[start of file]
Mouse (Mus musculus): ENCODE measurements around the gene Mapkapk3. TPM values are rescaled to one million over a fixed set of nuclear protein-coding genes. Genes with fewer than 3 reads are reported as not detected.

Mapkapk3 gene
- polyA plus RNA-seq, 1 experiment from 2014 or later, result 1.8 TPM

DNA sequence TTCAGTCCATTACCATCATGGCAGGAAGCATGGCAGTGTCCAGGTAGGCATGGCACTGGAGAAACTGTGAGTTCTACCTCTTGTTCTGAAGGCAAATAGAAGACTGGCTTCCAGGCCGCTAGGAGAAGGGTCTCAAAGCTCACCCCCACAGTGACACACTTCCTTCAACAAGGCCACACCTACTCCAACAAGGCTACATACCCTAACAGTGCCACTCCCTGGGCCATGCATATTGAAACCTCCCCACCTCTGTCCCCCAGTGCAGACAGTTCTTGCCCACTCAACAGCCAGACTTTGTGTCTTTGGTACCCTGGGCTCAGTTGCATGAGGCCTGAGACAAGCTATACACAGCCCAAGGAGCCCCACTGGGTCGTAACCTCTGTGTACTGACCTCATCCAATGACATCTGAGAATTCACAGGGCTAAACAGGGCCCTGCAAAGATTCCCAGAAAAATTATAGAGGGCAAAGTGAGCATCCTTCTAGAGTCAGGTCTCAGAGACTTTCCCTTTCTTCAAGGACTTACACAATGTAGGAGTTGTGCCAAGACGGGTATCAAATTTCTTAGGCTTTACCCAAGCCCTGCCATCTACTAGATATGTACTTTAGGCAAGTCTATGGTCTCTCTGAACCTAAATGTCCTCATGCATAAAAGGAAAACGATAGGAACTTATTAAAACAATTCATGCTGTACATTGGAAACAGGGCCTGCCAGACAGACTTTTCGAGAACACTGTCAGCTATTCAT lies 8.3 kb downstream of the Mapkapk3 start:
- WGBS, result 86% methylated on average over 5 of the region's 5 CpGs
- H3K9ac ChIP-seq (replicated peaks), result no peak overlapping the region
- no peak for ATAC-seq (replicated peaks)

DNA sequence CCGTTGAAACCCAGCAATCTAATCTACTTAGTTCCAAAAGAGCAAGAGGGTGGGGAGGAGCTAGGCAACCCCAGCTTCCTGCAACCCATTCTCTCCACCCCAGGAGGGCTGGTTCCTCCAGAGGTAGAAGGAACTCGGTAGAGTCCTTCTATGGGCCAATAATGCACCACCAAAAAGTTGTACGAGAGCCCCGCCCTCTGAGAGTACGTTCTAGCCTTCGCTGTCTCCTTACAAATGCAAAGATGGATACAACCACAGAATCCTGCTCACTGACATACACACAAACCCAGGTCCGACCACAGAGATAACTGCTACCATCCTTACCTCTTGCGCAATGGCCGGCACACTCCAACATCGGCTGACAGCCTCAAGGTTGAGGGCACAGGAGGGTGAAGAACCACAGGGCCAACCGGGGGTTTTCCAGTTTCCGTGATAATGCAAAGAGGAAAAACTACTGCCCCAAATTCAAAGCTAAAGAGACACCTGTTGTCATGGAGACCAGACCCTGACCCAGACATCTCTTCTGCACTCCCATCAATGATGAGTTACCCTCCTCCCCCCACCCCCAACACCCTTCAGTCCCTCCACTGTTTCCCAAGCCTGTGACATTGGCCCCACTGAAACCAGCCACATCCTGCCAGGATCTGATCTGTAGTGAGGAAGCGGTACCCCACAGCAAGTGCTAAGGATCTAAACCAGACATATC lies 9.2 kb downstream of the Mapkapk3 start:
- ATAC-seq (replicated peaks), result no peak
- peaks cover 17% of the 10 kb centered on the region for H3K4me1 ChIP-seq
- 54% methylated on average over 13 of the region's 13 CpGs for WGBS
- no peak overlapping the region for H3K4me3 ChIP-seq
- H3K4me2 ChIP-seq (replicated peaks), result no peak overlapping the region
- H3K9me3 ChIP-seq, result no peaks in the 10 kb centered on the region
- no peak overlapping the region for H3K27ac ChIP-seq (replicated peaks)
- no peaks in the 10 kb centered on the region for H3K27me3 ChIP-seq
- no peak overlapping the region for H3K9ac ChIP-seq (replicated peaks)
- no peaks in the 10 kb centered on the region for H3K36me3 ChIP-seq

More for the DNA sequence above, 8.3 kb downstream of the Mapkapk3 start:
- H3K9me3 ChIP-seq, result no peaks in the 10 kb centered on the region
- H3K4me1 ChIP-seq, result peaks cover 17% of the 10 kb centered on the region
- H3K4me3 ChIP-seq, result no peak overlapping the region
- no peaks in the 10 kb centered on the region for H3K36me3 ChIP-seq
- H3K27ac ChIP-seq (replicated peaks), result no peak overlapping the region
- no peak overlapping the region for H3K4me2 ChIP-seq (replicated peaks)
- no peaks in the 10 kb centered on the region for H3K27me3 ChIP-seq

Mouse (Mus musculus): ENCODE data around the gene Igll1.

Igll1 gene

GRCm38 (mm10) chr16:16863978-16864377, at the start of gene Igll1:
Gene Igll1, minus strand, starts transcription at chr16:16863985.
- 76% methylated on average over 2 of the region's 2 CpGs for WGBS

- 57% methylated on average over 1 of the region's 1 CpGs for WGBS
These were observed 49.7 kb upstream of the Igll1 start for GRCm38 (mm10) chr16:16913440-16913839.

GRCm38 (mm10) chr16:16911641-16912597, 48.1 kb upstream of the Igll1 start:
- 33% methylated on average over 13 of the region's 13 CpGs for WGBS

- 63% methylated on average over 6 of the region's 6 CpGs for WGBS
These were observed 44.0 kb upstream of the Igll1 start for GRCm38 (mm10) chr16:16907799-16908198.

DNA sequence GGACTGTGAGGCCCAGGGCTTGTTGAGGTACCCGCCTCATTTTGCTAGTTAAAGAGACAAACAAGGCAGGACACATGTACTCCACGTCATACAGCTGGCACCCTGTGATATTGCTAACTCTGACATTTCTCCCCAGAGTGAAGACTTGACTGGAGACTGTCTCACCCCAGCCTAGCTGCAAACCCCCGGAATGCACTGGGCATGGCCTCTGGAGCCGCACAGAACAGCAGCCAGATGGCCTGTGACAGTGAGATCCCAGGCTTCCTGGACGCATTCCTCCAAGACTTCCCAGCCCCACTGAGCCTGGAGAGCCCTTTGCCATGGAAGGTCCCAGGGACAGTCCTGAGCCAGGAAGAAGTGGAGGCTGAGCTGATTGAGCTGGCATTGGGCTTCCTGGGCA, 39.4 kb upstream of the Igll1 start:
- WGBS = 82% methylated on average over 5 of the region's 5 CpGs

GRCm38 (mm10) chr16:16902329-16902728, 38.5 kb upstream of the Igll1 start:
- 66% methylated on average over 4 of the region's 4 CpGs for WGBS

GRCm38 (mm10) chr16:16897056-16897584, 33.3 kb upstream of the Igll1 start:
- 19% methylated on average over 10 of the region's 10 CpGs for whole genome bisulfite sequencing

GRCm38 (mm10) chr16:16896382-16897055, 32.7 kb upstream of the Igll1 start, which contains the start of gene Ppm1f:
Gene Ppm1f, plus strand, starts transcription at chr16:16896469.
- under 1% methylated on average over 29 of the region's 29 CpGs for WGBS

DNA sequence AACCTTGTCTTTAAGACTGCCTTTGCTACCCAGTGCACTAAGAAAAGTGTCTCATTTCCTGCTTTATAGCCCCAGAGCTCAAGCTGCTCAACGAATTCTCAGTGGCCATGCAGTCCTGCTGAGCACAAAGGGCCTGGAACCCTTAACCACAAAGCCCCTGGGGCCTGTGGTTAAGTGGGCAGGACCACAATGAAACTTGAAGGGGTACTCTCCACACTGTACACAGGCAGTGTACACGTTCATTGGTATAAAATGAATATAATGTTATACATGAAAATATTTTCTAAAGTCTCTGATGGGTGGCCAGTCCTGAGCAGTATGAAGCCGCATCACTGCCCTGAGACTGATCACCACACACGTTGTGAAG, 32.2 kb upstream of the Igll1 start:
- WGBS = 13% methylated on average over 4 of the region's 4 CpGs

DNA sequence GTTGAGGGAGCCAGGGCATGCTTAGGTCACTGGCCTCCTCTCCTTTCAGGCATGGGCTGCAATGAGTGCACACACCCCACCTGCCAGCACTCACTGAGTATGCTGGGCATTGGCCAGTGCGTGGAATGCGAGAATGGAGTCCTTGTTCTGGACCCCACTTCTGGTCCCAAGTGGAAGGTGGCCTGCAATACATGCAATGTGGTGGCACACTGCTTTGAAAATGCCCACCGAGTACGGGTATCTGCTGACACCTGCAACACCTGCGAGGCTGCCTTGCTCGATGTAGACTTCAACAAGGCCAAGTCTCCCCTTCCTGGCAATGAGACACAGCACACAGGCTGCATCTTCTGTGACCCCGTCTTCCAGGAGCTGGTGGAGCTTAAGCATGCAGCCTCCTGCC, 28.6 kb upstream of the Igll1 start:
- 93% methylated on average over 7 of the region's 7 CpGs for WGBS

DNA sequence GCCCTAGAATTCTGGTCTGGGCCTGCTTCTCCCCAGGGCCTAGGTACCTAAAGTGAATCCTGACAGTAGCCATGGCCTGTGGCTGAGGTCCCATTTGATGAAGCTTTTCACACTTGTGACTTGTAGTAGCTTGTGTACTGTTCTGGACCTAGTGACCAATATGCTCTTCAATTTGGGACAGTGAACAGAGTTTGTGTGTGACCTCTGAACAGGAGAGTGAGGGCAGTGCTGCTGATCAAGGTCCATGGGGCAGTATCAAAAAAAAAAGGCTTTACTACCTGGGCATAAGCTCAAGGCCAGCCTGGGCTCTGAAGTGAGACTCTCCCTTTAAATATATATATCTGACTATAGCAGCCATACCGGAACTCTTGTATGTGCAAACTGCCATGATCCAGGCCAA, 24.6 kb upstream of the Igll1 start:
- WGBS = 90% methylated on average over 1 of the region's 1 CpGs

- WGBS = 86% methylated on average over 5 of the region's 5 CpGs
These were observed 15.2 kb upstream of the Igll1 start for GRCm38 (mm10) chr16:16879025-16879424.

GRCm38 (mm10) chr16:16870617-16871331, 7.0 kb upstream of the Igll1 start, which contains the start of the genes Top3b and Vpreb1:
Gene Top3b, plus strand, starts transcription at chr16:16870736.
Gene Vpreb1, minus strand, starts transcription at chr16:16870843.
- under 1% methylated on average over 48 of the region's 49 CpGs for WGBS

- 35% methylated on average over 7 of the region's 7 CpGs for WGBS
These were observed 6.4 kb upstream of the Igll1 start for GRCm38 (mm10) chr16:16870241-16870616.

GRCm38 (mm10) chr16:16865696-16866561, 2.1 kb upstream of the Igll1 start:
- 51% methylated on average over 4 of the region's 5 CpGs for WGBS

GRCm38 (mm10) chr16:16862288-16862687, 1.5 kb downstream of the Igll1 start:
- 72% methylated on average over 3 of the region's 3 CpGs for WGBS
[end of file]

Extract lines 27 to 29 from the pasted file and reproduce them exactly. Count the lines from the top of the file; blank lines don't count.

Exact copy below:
Mouse (Mus musculus): ENCODE data around the gene Igll1.

Igll1 gene

GRCm38 (mm10) chr16:16863978-16864377, at the start of gene Igll1: